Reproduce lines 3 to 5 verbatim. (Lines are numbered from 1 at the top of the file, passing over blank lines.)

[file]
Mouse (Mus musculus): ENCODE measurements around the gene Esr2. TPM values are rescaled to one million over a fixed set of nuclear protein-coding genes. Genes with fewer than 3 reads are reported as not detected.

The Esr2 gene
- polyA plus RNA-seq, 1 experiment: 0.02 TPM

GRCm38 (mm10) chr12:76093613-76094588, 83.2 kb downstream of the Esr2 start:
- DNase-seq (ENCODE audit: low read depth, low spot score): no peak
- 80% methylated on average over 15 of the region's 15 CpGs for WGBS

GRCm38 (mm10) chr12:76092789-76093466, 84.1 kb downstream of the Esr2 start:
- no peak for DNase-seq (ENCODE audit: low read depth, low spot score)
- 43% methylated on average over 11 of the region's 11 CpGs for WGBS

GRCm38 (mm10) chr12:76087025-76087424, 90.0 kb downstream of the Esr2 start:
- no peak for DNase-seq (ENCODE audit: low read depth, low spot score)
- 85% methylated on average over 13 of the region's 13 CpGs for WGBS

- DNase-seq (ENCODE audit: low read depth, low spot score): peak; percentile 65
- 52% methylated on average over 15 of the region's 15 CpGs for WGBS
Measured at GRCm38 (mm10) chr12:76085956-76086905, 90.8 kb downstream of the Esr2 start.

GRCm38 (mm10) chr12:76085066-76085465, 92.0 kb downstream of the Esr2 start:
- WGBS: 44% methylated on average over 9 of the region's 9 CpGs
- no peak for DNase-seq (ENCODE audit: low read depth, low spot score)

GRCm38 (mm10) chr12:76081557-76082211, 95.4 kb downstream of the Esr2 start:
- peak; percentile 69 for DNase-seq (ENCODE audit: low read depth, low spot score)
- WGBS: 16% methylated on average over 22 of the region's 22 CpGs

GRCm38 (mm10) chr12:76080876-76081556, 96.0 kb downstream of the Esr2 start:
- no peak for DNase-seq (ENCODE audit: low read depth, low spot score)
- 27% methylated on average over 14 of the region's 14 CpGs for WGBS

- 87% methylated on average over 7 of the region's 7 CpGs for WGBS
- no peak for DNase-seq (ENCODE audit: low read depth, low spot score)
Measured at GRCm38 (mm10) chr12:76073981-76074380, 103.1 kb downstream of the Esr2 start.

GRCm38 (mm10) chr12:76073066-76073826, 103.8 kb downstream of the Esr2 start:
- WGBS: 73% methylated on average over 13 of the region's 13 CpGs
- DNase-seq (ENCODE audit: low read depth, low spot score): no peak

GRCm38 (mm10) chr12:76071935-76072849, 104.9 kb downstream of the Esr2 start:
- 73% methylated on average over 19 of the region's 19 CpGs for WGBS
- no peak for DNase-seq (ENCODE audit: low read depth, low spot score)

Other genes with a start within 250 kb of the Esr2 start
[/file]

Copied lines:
- polyA plus RNA-seq, 1 experiment: 0.02 TPM

GRCm38 (mm10) chr12:76093613-76094588, 83.2 kb downstream of the Esr2 start:
- DNase-seq (ENCODE audit: low read depth, low spot score): no peak